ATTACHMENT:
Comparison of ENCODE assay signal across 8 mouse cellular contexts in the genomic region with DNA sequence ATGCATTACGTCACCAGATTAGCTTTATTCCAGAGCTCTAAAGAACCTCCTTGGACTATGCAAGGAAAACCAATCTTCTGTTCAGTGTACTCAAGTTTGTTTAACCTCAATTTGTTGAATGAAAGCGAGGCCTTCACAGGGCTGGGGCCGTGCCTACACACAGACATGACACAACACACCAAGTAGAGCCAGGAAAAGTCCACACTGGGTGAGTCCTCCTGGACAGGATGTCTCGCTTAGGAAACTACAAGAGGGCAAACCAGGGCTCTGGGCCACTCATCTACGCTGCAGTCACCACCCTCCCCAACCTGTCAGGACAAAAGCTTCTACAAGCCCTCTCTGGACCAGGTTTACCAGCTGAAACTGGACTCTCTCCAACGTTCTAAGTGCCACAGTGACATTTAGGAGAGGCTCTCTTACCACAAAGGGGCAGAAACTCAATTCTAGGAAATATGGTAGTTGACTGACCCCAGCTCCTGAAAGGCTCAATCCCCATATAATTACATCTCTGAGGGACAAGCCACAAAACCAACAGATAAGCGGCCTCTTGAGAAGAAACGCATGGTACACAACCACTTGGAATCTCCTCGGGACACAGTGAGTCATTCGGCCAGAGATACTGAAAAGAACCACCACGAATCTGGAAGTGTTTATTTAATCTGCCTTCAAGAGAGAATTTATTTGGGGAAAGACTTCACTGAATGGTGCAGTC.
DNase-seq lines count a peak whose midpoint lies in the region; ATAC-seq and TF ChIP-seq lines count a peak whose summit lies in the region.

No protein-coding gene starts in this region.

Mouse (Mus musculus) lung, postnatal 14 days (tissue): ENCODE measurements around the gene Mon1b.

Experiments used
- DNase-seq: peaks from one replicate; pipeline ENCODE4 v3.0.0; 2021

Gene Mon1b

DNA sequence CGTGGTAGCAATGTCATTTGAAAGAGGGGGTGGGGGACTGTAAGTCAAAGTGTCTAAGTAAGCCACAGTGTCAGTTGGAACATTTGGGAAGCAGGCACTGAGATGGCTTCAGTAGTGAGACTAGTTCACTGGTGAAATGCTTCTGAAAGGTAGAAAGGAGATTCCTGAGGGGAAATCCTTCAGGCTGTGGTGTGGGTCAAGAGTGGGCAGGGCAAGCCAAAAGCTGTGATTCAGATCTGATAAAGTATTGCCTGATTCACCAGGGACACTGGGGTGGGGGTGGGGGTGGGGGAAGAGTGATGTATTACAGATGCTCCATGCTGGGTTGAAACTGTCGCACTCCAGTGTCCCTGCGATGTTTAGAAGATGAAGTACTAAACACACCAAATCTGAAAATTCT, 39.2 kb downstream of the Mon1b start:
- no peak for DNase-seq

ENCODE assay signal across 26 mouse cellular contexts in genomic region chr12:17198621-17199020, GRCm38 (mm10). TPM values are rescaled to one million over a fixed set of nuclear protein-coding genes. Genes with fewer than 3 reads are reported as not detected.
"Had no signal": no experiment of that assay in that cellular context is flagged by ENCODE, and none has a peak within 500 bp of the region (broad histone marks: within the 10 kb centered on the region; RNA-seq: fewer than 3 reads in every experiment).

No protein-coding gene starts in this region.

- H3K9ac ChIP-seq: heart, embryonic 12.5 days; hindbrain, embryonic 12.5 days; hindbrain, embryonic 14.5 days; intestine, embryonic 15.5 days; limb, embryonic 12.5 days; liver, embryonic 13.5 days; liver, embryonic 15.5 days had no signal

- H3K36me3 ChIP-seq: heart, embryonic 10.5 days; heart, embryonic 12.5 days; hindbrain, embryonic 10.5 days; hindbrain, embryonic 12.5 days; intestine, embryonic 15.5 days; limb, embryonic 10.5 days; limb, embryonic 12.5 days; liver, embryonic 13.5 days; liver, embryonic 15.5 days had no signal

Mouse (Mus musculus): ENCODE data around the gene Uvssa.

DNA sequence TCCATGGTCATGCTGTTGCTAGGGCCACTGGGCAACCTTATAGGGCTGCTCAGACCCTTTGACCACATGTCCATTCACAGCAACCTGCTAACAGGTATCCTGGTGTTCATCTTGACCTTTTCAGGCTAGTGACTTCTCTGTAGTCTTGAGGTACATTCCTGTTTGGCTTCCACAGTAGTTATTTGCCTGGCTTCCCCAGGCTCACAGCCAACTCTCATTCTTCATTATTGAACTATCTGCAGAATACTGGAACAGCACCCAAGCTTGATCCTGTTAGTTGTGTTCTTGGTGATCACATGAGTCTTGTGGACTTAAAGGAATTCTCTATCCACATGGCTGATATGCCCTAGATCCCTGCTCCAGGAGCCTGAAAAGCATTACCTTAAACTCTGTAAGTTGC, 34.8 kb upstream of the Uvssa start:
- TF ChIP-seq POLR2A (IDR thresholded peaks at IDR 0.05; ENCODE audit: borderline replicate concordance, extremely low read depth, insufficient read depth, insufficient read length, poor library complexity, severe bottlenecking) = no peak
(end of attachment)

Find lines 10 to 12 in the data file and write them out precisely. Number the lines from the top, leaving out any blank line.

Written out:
ENCODE assay signal across 26 mouse cellular contexts in genomic region chr12:17198621-17199020, GRCm38 (mm10). TPM values are rescaled to one million over a fixed set of nuclear protein-coding genes. Genes with fewer than 3 reads are reported as not detected.
"Had no signal": no experiment of that assay in that cellular context is flagged by ENCODE, and none has a peak within 500 bp of the region (broad histone marks: within the 10 kb centered on the region; RNA-seq: fewer than 3 reads in every experiment).

No protein-coding gene starts in this region.